The virgers take their orders from the Dean and Chapter. The Chapter House is a red-brick building beside St Paul's, decked out inside with polished wood. Its staff behave with a fantastic politeness that you may have thought existed only in British movies of the Fifties. But the body they run is an odd amalgam. On the one hand, it is an institution prim enough to want to retain the traditional spelling of virger (most other cathedrals employ vergers). On the other, it has a brigadier for a registrar, and in June 1991 it started charging an admission fee. Want to worship in one of the Lord's finest houses? That'll be pounds 2.50, plus additional charges to carry on worshipping up in the galleries or down in the crypt.
To be fair, the cathedral is still not quite pay-to-pray: admission is free for those who wish to say prayers (but they are confined to a side-chapel). Evensong and all services on Sundays remain toll-free. Even so, when St Paul's first plugged in the tills, there was concern. It made all the more plausible a future in which churches would be cheaper on a Monday afternoon, like cinemas.
The Chapter reckons the figures speak for themselves. In the old days of voluntary contributions, the money raised averaged out at a measly 12p per head. This year, St Paul's may well break even for the first time since 1987. But cathedral employees are still upset about the charge. One clergyman said, in a kind of whisper, 'Of course, many of us would rather the entrance fee wasn't there at all.' Oddly, this opinion is held with special tenacity by people who have not been inside a church, or otherwise boosted church funds, for years. But if we treat churches as museums, then perhaps we should not be surprised to be treated as museum-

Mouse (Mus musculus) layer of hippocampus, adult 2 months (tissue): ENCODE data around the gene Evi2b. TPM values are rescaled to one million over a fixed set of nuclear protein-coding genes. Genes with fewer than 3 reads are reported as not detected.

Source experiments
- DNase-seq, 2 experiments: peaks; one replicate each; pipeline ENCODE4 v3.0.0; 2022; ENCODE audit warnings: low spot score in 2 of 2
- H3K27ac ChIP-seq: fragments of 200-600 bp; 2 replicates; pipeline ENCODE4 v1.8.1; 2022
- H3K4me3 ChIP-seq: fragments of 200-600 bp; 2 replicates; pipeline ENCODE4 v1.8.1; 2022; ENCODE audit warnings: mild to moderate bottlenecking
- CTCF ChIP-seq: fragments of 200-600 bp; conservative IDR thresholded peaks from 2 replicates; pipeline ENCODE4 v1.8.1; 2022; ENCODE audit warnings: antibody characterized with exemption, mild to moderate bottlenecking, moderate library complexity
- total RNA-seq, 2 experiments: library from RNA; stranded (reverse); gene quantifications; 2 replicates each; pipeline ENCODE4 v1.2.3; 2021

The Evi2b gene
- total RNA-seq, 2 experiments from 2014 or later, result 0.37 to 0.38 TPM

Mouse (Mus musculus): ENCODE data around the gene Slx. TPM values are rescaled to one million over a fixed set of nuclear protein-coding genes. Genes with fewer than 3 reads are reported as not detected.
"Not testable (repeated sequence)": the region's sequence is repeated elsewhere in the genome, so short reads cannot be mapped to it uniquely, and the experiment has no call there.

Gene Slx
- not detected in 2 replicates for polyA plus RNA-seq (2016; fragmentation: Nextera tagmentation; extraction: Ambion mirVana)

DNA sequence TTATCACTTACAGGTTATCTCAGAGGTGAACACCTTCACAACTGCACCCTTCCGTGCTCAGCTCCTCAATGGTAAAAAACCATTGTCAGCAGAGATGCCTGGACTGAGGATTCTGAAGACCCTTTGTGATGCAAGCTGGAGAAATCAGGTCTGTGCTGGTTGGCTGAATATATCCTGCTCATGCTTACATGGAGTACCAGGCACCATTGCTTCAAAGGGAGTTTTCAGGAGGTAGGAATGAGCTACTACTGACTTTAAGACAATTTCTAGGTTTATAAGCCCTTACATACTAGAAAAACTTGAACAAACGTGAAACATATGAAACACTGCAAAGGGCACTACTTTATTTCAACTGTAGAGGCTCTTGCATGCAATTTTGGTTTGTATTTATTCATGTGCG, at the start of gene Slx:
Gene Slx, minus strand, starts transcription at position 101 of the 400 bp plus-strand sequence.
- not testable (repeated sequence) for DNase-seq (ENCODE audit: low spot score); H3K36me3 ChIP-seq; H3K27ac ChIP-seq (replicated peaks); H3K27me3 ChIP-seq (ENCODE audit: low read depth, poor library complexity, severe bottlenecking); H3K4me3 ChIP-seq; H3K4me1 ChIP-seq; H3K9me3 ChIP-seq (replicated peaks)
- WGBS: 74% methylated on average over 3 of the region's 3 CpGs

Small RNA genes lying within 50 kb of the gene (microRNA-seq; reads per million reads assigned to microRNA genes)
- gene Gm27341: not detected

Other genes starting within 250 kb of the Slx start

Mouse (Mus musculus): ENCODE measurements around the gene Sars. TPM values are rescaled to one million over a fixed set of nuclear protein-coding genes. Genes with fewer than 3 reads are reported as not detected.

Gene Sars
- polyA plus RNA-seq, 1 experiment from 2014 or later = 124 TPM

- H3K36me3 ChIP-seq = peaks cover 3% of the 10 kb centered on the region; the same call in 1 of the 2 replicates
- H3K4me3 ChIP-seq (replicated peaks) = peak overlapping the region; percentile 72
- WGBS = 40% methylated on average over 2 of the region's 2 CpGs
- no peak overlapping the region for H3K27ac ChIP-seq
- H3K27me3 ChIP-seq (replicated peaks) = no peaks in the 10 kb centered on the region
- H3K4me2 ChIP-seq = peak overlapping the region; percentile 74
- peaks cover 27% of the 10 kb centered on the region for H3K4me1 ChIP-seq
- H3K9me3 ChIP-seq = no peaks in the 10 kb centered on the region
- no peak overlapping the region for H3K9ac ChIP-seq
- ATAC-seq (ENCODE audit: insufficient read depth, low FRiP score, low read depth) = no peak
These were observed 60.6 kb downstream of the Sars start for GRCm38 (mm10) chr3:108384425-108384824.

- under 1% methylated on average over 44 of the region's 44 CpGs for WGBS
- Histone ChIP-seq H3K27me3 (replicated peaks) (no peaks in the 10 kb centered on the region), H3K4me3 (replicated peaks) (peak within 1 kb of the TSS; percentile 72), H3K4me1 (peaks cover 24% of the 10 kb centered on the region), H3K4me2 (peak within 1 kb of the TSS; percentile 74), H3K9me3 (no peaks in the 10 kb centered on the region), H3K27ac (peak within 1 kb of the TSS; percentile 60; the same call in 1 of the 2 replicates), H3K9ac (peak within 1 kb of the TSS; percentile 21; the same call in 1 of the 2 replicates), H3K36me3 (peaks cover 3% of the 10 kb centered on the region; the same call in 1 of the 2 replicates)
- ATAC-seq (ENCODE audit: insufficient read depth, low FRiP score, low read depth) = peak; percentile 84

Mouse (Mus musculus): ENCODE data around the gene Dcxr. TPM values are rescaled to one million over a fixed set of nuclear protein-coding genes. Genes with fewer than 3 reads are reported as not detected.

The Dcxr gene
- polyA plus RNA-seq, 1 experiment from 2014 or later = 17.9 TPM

goers in return.
Still, it is the virgers who have been hit hardest. They have to staff the tills located just inside the main doors. Sat there in the official clerical garb, they are a target for any tourist angry at having to shell out to come in. If the virgers are lucky, they just get a sarky precis of the story of Christ casting out the moneylenders from the temple. If they are unlucky, they receive a barrage of abuse, the best part of it personally directed. You can't underestimate the tensed fractiousness of the tourist. These people have come to see a place of worship. They're in no mood to be messed around.